Dale is hardly alone.
“We are currently grappling with the evacuation,” said Wyatt Wainwright, president of the Houston Automobile Dealers Association, in a statement posted on the National Automobile Dealers Association website. “There are large-scale compulsory and voluntary evacuations going on right now. We don’t know where to go to escape. I don’t know how I could travel five kilometers right now without being stranded.”
His association represents 175 dealers in the Houston metro.
“There’s still 20 to 30 inches of rain yet to come through. We’re not even near flood peak yet,” Wainwright said. “A big problem that we haven’t faced yet are the rivers and streams that haven’t yet overflowed. There is so much more to do which is the problem.”
The National Automobile Dealers Association Foundation said it has mobilized its Emergency relief fund to help dealership employees affected by storm and flood property damage. The NADA Foundation called on dealers and dealer associations to donate online to its emergency relief fund.
NADA spokesman Jonathan Collegio said the association is still assessing the extent of the damage, but estimates that between 30,000 and 35,000 employees at Houston-area dealers could have been affected.
“We do not yet know how many of them have been affected. Some dealerships are completely underwater while others are dry, but even with the driest we don’t know how many dealership staff were affected. Some reports indicate that 300,000 to 500,000 houses were flooded. So we have to assume that a large number of dealer families have been affected, ”he said.
Group 1 Automotive Inc.’s head office in Houston and all of its 28 dealerships in the region are closed today, said Pete DeLongchamps, vice president of manufacturer relations, financial services and public affairs at the society. He said it’s hard to say when the dealerships will reopen.
Last week, he said, stores were moving their inventory to the uppermost lot of their properties to prepare for Harvey. Group 1 also held conference calls with CEOs to discuss their response to the storm.
“It’s a difficult time. Our main focus is our associates. We have several thousand in the Houston-Beaumont area, ”DeLongchamps told Automotive News. “Once we can assess the operation, we will move from employee concerns to caring for our customers. Right now everyone is trying to stay dry and stay safe. It’s an incredible catastrophe that could turn out to be the greatest catastrophe in US history, eclipsing Katrina. It is certainly unprecedented. “
Once Harvey calms down, DeLongchamps said he expects tens of thousands of people to “need help” with their vehicles. TV media coverage showed vehicles submerged in water on the streets, but DeLongchamps said domestic garages were also flooded. He said he had friends who had never had problems with flooding in 20 years at home despite numerous storms, but that changed with Harvey.
All 18 AutoNation Inc. stores in Houston are closed today. Stores were closed Friday night before the storm hit land.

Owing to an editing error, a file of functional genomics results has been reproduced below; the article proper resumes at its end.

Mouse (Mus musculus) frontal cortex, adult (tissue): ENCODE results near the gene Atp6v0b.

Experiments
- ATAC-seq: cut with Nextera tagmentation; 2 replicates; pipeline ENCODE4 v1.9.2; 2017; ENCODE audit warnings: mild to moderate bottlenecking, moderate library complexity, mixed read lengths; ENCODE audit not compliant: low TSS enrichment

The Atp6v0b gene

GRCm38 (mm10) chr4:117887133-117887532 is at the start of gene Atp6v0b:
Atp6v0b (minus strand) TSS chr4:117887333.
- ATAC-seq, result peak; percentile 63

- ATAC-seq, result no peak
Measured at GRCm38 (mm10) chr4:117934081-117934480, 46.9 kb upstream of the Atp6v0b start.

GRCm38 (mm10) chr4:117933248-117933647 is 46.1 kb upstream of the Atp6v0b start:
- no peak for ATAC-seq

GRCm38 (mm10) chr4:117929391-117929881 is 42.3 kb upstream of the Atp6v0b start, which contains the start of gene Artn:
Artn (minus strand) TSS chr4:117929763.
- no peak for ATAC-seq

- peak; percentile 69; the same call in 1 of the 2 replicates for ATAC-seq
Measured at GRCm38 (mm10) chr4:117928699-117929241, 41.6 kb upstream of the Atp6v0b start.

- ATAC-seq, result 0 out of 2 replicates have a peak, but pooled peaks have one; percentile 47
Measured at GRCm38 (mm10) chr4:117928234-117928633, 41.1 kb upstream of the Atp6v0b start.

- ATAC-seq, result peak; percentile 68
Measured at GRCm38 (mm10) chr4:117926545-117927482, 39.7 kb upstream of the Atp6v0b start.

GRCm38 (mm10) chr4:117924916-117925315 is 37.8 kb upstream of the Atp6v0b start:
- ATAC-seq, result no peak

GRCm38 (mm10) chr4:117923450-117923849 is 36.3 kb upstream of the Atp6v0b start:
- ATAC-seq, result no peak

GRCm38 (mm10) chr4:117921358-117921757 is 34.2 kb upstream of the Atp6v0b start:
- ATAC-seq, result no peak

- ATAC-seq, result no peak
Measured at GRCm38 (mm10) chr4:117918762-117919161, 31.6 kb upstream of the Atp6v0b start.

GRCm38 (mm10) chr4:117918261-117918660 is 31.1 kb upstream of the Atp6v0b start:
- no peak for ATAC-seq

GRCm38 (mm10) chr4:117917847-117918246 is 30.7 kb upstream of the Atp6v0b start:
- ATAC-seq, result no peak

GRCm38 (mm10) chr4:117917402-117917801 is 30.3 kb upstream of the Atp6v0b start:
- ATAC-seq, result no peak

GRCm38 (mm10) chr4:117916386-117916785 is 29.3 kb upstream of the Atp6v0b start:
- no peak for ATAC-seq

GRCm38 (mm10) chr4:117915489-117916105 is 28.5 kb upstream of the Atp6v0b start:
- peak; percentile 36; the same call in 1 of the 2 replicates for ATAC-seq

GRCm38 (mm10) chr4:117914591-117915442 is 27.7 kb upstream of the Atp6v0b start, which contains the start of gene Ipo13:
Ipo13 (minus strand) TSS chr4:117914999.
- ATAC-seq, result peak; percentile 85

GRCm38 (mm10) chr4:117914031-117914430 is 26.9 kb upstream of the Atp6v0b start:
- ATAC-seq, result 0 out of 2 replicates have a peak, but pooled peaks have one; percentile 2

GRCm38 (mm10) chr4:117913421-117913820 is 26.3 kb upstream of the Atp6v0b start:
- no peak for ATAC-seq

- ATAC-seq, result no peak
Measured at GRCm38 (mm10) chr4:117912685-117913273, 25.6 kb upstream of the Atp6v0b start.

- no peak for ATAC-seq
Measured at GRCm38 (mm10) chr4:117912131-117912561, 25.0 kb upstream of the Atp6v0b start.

The company began preparing for disasters last Monday, said Marc Cannon, chief marketing officer.
“We have developed a certain expertise on this kind of thing because obviously this is not the first that we are going through. We’ve had storms in Florida and hurricanes in other places, so we have a plan that we are mobilizing, ”Cannon told Automotive News.
He added: “The plan is underway. We have people on the ground looking at the facilities and what’s going on with the facilities. The most important thing we are doing right now is checking our associates. We have a team that makes contact with the associates. Find out from those associates who are in dire straits what they need and try to help them. “
Gillman Automotive Group’s four dealerships in the Houston area are closed Monday because employees cannot get to work, said Dana Laperel, sales manager for Gillman Honda Houston.
“We hope to be open tomorrow,” he said, reached by cell phone at his home. “Right now we just have our doors open so tow trucks can drop off cars disabled by flooding.”
Gillman’s stores in Houston moved their inventory to higher ground before the storm hit Houston, Laperel said Automotive News.
“We mainly try to make sure that our employees and their families are safe and have a place to stay,” he said. “Houston stores are dry except for a few minor leaks and we have not lost any vehicles to our knowledge.”
Laperel said a few flooded employees are currently staying at his home.
Calls to his dealer are routed directly to him. Laperel said he was unaware of the status of two other Gillman stores in the southern tip of Texas, south of Harvey’s Landing: the Chevy store in Harlingen and the Chevy-Buick-GMC in San Benito.
Gillman Automotive Group, which is part of Gillman Cos., Has 10 stores. Gillman Cos., Of Houston, ranks 53rd on Automotive News’ list of the top 150 U.S.-based dealers, with retail sales of 18,133 new vehicles in 2016.
Fred Salinas, primary dealership at Friendly Ford of Crosby near Houston, said his store would lose a large percentage of its new and used inventory due to water damage. He said about a foot of water had accumulated on the store grounds yesterday, while another half foot was in the store itself. Flooding has subsided today, but Salinas does not rule out the possibility that water levels will rise again.
Salinas said he had been in contact with officials from Ford Motor Co. in the area who said they would help him in any way they could.